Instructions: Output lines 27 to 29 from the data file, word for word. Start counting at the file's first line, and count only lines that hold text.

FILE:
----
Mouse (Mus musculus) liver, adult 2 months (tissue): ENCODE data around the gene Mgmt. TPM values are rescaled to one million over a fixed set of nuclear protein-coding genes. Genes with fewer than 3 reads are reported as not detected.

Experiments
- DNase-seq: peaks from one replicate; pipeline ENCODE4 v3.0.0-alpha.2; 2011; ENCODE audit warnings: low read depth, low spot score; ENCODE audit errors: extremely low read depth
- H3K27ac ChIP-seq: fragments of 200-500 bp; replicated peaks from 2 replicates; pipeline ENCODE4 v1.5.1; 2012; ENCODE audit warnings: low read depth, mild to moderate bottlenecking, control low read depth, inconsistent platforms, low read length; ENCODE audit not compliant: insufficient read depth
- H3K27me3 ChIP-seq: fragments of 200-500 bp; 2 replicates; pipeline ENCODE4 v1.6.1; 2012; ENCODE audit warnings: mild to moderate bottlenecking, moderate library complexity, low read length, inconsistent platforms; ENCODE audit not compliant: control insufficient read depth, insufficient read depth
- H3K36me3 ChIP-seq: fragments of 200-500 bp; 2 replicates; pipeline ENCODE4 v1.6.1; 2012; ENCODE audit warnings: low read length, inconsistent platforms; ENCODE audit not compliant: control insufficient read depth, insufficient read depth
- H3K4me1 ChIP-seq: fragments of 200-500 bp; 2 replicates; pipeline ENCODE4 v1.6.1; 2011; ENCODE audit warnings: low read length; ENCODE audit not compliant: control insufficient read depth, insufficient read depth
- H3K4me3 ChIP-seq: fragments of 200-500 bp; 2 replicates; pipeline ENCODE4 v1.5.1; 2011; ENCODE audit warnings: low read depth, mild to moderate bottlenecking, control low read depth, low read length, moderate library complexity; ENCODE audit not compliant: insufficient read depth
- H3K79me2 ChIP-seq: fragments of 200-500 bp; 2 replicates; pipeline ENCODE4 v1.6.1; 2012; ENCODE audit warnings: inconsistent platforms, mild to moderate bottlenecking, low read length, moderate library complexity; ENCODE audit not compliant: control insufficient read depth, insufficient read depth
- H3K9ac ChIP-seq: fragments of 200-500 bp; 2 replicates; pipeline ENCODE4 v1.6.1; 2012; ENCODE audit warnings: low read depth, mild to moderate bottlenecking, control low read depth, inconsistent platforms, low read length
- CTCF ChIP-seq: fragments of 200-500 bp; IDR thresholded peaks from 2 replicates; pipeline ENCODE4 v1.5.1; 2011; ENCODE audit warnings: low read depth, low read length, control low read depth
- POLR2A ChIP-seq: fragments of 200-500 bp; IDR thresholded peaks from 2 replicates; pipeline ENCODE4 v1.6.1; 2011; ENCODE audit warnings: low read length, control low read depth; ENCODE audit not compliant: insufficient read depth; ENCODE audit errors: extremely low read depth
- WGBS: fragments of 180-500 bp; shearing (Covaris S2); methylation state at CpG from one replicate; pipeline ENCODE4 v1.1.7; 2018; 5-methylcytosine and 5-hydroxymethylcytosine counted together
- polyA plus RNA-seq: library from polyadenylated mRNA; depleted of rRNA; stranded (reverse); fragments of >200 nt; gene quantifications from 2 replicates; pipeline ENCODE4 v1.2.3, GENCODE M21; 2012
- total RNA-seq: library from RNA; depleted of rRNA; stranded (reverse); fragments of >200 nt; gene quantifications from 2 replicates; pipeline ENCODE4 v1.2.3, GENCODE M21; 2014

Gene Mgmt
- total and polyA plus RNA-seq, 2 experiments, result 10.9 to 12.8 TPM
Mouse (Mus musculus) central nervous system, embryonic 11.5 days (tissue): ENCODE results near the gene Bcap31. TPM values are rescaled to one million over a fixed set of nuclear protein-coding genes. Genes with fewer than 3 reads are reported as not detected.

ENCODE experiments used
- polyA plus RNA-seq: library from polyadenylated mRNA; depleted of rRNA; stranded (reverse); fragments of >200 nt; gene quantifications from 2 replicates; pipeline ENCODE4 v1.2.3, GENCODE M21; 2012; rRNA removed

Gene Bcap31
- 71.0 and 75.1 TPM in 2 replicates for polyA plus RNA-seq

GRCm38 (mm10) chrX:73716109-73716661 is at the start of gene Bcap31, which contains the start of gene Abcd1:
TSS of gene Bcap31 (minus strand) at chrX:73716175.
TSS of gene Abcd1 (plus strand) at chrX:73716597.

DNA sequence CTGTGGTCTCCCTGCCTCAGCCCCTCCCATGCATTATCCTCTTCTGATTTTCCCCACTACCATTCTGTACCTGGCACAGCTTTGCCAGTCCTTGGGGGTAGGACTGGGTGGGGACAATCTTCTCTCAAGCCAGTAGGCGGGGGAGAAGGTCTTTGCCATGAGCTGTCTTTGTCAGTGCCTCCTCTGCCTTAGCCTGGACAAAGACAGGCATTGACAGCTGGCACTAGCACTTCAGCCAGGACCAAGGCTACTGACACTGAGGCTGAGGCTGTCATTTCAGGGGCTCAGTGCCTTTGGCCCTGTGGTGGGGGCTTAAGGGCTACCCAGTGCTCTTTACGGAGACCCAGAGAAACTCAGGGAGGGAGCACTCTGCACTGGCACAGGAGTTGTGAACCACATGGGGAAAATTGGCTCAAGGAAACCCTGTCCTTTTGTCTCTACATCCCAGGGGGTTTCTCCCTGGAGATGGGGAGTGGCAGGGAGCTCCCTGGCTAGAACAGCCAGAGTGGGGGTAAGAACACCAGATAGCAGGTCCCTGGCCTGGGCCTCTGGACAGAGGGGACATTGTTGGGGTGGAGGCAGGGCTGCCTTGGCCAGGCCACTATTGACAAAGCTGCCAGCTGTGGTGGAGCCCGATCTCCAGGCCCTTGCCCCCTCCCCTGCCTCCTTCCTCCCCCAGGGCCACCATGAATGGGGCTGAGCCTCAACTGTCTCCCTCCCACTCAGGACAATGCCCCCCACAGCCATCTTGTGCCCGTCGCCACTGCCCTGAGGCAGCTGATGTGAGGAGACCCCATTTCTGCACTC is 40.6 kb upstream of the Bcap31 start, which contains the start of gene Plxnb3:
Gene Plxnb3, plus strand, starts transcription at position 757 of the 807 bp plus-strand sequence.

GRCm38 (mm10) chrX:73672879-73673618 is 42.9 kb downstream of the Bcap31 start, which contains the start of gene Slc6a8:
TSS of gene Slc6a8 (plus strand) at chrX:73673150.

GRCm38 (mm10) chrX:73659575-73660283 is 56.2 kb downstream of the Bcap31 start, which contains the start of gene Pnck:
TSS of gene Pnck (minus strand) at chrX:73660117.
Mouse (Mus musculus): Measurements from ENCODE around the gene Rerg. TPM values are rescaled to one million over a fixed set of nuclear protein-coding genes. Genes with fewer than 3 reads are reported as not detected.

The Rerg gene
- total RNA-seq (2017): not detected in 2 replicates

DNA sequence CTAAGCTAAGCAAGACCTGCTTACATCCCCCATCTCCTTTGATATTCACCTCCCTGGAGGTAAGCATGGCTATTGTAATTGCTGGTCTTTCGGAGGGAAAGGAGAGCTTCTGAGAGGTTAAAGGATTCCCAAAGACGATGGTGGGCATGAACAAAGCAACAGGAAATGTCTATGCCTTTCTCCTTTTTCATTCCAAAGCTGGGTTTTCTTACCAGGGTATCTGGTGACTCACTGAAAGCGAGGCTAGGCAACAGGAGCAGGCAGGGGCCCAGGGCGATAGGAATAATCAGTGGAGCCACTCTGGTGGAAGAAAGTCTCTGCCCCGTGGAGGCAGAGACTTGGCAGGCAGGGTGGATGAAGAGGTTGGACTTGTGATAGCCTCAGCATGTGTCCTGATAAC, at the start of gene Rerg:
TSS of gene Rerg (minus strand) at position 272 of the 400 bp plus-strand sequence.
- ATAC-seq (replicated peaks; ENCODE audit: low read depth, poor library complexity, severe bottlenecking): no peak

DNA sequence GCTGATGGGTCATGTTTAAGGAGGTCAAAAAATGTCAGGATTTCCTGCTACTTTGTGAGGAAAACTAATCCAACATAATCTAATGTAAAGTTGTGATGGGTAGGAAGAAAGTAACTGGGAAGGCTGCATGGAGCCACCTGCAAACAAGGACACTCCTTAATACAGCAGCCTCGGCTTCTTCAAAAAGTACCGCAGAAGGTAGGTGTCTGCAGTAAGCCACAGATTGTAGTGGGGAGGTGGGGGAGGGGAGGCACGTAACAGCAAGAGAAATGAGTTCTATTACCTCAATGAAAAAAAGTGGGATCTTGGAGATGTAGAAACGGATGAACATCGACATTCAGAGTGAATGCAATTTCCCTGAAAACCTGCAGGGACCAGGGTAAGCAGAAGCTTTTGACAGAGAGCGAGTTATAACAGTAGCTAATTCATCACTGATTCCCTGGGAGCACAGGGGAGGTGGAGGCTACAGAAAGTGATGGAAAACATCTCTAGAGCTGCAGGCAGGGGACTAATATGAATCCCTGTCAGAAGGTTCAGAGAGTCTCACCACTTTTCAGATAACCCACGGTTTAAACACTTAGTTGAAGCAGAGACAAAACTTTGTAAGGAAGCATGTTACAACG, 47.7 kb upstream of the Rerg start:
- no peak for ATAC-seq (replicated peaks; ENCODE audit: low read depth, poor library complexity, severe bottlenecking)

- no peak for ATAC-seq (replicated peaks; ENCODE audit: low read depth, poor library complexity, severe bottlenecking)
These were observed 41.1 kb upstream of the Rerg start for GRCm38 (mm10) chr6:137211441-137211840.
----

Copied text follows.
Gene Plxnb3, plus strand, starts transcription at position 757 of the 807 bp plus-strand sequence.

GRCm38 (mm10) chrX:73672879-73673618 is 42.9 kb downstream of the Bcap31 start, which contains the start of gene Slc6a8:
TSS of gene Slc6a8 (plus strand) at chrX:73673150.